- Ether futures contracts offered by ErisX and LedgerX
- Ether options offered by LedgerX
It’s also worth noting that a recent flurry of acquisitions could open the door to more product innovation. Most noteworthy are the August deal for cryptocurrency exchange FTX to acquire LedgerX, Cboe's purchase of ErisX in October, Crypto.com's acquisition of the North American Derivatives Exchange in December, and most recently the January announcement that Coinbase plans to acquire FairX. In all four cases, the acquiror intends to use the exchange that they bought as a platform for offering crypto futures to US customers.
Digital assets used as margin
DeWaal noted that under recent guidance the crypto holdings in segregated funds, even when tied to any of these relevant contracts, must also be associated with active trading of a customer. Once per quarter FCMs must perform a lookback and if there is no associated trading then they have to return the cryptocurrency to the customer within 30 days.
Furthermore, the guidance does not allow cryptocurrency assets to be used for margin for other products or transactions.
“That prohibition means you can't use bitcoin to cover margin requirements on S&P 500 or Treasury futures, for instance,” he said. But perhaps more interestingly it also disallows the posting of bitcoin as margin for futures on other cryptocurrencies. That could be particularly meaningful if the list of products grows in the future to encompass a broader array of digital assets.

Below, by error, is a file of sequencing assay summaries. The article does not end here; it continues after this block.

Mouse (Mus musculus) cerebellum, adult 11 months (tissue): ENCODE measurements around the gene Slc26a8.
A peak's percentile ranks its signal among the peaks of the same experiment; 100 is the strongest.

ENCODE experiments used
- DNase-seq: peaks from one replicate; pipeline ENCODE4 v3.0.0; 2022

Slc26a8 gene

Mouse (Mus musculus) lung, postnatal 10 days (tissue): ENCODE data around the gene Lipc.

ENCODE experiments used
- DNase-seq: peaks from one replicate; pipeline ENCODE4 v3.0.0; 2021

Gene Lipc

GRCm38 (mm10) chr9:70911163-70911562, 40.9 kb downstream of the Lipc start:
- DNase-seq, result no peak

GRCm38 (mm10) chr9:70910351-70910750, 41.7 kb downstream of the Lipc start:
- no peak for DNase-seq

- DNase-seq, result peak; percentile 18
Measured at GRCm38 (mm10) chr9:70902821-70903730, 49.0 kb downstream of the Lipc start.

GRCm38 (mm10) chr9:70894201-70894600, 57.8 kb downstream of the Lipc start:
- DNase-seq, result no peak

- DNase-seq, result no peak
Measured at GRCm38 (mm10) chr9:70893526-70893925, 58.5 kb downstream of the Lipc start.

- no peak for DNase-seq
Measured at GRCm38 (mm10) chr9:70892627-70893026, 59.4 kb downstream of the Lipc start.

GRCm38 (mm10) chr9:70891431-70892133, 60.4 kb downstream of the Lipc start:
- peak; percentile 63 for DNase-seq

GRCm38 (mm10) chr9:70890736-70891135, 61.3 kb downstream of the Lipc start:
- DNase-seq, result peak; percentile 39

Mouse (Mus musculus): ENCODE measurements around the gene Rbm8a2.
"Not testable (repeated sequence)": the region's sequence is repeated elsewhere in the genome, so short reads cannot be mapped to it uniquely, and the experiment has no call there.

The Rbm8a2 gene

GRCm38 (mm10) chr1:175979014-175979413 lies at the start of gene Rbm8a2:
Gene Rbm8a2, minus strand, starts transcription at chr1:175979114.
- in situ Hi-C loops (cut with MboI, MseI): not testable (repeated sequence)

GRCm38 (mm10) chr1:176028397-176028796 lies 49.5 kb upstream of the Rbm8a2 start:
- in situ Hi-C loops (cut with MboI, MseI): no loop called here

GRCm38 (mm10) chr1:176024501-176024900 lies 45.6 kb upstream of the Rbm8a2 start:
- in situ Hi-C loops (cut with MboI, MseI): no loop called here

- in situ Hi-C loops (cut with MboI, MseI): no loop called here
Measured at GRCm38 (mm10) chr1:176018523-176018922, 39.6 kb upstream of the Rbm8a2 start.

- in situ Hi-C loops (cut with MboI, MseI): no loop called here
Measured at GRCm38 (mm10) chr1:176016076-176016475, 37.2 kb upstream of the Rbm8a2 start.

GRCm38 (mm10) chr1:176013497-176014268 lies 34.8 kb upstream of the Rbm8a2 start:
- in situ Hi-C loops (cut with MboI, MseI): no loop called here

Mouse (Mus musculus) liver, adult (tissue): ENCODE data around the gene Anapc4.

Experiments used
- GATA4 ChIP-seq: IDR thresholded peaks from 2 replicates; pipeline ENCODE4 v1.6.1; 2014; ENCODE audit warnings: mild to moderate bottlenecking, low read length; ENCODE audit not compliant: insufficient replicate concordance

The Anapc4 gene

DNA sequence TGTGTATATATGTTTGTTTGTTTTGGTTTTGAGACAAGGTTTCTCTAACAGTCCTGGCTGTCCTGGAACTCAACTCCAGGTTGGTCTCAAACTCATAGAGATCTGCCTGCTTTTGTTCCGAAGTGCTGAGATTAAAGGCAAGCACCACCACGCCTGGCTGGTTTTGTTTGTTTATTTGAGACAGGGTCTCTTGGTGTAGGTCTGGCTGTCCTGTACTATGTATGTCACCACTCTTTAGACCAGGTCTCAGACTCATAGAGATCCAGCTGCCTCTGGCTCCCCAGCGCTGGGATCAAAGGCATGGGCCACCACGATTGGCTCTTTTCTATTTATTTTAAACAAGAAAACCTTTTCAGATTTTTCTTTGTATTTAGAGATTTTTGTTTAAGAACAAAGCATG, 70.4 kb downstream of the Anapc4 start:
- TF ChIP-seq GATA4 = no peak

Despite these new challenges and issues, however, it’s important for market participants to remember that the core duties of any FCM will remain the same when it comes to client obligations.
"Just like with any other seg funds that an FCM can hold onto, you need to keep your seg assets with a bank, trust, another FCM or a DCO. One of those types of registrants also needs to be able to take custody of the virtual currency," said Polakoff. He said in the current environment that means either a regulated DCO that has outsourced that custody responsibility to a firm like Bitgo or Bakkt that offers provides these services. But regardless of the custodian, Polakoff stressed the standard FCMS rules apply as they do to traditional securities transactions including proper acknowledgement letters and titles.
Risks to FCMs
Tom Anderson, Senior Vice President of ADM Investor Services, notes that any FCM needs to think seriously about entering into these transactions given CFTC requirements to develop a risk management program that contemplates issues including challenges in crypto market liquidity, issues with mark-to-market pricing, and how to perform an orderly liquidation of a client portfolio in the event of default.
"Certain exchanges have solved for pricing their futures contracts, but when you're holding the physical you're taking about something different," said Anderson. "As an FCM we have to be in a position to demonstrate we have a readily marketable and highly liquid asset that we can price appropriately if it's used as margin.”
Anderson is uniquely positioned to understand market trends in digital assets. ADM Investor Services is currently one of the few firms that clears bitcoin futures and he serves as an independent director of Binomial, one of the exchanges that offers bitcoin futures. He also currently serves as a board member of the FIA North America Operations Division Board and is a co-chair of its Financial Management Committee.
Anderson notes some of the concerns faced in the unique universe of digital asset contracts are not altogether new, and he stressed that challenges exist with any physically settled futures products as well as accepting any non-cash collateral such as gold. However, the unique uncertainties around crypto demands a thoughtful approach from an FCM interested in entering the space, he added.
- Digital Assets
- News & Commentary